After asking the nice folks at the visitor center about the condition of Loop Road, we figured we'd head back the 12 miles to the east entrance.
Snowy Egret and Tricolored Heron
On our way, we looked north for a Snail Kite, but no luck. The rain started to pick up again. Loop Road is a 26-mile path through wetland cypress habitat, with occasional clearings where the water is allowed to flow from the north to the south through the Everglades. Shortly after we started in, I spotted a Wood Stork. We'd seen them at the Salton Sea in the summer, but they're really skittish. This bird was about 20 yards from our car and didn't really seem to care that we were watching it as it fed. After a few minutes, we continued on. Each of the clearings that followed seem to provide its own set of gems. At one stop, we saw our first alligator. At the next clearing, a Tricolored Heron was just minding its own business when a Snowy Egret flew in and decided it wanted the Tricolored's perch. Another stop produced a Great Blue Heron all the way up to its belly in mucky water. I'd never seen a GBH in water that deep!
Great Blue Heron
Great Blue
Toward the end of the trail, we talked to two women that had driven from Miami for the day. They had noticed a bird in the brush on the side of the road, but didn't know what it was. It was well hidden, and I never would have noticed it if it wasn't for them. After a few minutes we relocated the bird....a Black-crowned Night-Heron. On Loop Road, we managed to see a total of seven different species of herons: Great Blue Heron, Great Egret, Snowy Egret, Little Blue Heron, Tricolored Heron, Green Heron, and Black-crowned Night-Heron! Also noted were Anhinga, White Ibis, Black Vulture, Bald Eagle, Purple Gallinule, and Belted Kingfisher.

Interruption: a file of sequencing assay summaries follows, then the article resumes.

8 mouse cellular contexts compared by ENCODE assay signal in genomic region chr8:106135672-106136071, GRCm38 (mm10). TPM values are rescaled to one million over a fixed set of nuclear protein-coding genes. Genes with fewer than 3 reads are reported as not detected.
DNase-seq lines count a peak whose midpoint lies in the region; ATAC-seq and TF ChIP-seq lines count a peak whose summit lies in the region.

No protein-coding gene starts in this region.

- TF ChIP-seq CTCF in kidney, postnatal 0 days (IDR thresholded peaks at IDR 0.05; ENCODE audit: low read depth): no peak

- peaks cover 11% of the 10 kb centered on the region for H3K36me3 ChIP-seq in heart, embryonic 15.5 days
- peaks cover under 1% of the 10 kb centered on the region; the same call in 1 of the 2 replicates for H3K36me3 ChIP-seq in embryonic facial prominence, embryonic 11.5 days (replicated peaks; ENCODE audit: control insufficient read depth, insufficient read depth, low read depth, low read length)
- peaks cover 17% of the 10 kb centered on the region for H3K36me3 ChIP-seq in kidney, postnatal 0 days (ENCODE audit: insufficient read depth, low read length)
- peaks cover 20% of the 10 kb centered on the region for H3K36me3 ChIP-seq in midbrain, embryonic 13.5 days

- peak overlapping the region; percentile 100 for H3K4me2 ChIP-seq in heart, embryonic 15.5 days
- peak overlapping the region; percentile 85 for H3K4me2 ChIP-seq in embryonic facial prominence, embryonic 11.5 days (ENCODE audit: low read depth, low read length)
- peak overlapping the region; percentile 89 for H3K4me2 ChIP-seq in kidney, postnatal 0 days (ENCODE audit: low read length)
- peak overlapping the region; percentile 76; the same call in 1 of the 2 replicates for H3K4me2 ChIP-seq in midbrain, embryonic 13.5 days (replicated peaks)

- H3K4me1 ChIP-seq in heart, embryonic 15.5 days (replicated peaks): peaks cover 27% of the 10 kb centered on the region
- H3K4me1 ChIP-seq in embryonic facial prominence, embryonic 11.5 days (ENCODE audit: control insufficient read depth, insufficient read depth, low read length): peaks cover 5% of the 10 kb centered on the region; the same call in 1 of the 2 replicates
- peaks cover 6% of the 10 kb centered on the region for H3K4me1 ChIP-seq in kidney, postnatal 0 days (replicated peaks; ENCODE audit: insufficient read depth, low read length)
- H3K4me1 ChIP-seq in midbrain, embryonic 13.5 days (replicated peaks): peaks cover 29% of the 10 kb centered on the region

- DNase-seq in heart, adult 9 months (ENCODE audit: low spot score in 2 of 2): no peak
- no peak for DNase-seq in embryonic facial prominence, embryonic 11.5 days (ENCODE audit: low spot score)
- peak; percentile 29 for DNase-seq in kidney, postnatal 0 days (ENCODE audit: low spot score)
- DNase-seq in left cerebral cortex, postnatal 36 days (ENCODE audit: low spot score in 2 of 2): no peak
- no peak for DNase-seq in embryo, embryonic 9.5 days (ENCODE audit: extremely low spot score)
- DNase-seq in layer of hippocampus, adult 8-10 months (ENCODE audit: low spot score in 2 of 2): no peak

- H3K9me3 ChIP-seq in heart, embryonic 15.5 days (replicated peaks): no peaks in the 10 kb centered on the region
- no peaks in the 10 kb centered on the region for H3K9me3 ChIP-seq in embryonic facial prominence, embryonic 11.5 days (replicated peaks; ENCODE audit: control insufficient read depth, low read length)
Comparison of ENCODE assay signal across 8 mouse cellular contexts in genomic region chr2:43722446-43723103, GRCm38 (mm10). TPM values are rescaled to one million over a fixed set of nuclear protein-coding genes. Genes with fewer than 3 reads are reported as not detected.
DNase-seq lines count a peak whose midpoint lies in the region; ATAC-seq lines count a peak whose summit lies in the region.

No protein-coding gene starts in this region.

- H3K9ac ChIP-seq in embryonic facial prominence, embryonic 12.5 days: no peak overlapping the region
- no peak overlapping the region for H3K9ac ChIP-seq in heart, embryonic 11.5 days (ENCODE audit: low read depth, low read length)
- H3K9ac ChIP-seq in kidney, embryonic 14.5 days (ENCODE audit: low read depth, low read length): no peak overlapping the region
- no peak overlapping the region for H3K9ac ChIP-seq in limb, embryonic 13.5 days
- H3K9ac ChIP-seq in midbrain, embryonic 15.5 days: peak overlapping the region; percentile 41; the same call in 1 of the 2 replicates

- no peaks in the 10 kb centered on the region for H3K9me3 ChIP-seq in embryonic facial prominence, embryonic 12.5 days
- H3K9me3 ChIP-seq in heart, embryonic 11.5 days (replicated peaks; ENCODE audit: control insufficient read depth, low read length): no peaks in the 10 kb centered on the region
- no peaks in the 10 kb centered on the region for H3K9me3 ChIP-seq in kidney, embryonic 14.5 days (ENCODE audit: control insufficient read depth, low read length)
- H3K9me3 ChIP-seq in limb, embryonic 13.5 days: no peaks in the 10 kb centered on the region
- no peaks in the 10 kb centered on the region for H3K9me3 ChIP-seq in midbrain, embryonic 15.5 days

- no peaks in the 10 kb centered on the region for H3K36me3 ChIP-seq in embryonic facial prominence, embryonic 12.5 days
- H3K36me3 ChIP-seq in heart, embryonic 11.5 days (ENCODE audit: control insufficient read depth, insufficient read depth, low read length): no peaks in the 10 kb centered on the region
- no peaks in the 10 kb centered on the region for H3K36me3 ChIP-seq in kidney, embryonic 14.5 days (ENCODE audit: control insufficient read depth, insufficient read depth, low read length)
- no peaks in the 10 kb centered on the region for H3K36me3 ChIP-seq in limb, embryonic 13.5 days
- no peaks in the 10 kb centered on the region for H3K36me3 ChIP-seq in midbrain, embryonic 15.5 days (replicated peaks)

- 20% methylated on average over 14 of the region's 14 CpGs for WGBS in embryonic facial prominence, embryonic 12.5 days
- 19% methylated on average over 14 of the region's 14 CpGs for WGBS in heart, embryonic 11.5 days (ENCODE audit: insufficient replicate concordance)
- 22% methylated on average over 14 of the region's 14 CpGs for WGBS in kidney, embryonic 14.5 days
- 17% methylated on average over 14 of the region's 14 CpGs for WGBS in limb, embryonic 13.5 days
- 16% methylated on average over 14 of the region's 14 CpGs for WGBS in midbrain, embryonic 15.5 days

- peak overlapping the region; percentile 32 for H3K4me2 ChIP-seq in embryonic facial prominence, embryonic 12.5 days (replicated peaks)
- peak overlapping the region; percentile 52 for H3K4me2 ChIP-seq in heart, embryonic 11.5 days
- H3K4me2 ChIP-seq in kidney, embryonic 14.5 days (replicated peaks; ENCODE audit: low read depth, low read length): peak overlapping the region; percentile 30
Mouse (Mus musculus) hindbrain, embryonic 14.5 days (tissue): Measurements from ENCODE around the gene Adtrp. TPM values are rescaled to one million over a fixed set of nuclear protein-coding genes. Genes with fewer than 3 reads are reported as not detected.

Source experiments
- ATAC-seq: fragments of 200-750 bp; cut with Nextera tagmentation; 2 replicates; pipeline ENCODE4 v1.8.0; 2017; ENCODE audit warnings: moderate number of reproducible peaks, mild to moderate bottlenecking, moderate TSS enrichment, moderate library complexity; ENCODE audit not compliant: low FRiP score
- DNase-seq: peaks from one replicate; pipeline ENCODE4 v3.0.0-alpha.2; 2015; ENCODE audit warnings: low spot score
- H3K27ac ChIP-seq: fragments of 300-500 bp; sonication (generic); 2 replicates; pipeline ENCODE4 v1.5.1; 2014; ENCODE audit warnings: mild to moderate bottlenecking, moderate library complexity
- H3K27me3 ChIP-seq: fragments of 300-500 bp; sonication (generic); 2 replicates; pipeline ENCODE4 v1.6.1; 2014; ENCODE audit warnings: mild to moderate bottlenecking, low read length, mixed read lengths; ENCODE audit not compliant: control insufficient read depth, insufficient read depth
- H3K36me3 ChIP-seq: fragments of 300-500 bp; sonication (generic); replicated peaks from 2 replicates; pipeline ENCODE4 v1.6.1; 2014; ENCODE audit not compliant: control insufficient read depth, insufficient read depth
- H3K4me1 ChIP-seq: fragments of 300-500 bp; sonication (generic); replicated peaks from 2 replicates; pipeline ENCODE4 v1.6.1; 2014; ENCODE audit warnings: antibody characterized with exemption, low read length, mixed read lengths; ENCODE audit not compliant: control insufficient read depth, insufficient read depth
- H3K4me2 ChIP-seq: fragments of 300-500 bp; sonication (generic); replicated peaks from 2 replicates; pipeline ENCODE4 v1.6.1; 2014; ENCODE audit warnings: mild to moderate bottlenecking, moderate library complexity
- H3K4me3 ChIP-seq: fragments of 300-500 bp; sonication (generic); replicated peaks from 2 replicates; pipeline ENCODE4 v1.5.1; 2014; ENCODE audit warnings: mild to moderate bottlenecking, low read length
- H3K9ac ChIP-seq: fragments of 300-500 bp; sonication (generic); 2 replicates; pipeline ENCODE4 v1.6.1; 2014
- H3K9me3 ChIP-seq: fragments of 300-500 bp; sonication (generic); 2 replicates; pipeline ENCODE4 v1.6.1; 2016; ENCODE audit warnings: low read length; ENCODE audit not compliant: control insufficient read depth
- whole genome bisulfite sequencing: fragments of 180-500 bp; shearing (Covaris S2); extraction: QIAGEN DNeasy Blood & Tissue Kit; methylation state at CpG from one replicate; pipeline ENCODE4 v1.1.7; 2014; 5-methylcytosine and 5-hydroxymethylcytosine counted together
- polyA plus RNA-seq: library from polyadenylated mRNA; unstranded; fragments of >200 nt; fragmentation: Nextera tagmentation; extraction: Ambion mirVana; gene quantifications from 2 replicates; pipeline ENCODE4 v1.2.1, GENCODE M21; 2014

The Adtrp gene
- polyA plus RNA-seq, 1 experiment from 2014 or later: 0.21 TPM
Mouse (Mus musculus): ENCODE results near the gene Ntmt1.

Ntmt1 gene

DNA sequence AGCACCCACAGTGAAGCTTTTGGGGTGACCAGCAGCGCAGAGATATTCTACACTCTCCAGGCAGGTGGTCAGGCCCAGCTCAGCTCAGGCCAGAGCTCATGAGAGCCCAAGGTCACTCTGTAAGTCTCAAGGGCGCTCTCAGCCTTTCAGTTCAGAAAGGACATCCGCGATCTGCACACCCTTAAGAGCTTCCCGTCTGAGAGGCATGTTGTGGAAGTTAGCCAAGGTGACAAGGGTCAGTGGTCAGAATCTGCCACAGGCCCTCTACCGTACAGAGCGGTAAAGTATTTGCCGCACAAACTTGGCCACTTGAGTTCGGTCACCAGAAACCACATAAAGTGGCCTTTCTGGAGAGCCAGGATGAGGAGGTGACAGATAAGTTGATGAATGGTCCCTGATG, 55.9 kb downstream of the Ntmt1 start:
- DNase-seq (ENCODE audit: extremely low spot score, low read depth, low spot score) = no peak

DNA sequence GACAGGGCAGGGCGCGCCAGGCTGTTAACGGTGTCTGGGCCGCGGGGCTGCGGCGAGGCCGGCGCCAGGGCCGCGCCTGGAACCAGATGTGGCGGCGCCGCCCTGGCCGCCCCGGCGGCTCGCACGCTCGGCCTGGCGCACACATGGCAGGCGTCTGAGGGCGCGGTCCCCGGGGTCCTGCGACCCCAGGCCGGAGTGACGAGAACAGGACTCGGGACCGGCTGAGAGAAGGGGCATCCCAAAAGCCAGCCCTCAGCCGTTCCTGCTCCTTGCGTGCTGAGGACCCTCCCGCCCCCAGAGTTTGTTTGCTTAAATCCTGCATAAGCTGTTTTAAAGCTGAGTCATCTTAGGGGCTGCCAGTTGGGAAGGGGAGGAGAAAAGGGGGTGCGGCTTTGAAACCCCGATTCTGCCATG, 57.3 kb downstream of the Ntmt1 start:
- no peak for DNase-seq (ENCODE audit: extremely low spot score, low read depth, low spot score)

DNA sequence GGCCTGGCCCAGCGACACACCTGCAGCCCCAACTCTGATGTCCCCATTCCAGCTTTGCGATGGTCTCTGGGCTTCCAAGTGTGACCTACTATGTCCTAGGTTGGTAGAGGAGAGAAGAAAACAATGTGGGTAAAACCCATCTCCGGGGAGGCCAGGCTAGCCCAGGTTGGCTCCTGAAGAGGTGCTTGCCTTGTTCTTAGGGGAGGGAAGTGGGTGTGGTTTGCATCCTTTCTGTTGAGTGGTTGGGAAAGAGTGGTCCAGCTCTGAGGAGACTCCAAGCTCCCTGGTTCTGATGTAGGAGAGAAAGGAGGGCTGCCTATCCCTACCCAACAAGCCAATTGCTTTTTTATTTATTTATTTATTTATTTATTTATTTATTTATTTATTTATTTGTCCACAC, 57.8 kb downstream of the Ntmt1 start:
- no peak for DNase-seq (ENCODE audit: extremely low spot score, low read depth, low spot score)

It was almost noon, so we figured we'd head toward the 75 and continue up to Fort Myers. We decided to take Turner River Road, another scenic trail. There were alligators scattered all along the canal at the east side of the road.

Black Vulture
A couple of miles up the gravel road, we saw some Black Vultures feeding on the side of the road. I stopped the car to observe, and they didn't seem to care that we were even there. One even modeled for us. We continued north, adding Northern Harrier, Osprey, and Red-shouldered Hawk.
Red-shouldered Hawk
We continued until we arrived at the 75. Since there was no on-ramp, we turned around and headed back toward the 41 so we could catch a road that would hook us up with the 75 and on to Fort Myers.

When we hit our motel room in Fort Myers at around 3:30pm, we were both pretty exhausted. We'd both been up since 6am (PDT) they day before and only had about two hours of sleep on the plane. We ordered some Chinese food, showered, and crashed. Considering what an awesome day it had been, we were looking forward to what Friday had in store.

(Continue to Part Two)

Hi Jason
Nice article about the birds here in Florida. Your right about the rain, it will rain 20 minutes and then the sun is shining. Great state choice for trying to capture the herons, we do have our share. I have some posted as well on my personal site http://www.deborahkunzie.com also just started this new florida bird forum, it would be great if you stop by and add your thoughts and pics!

Posted by Deborah  on  04/11  at  09:02 AM

Thanks Deborah. I was really surprised with how accessible the herons (and other birds) were there, as future parts of this writeup will show. You have a great site…I’d be happy to contribute!

Posted by Jason  on  04/12  at  06:30 PM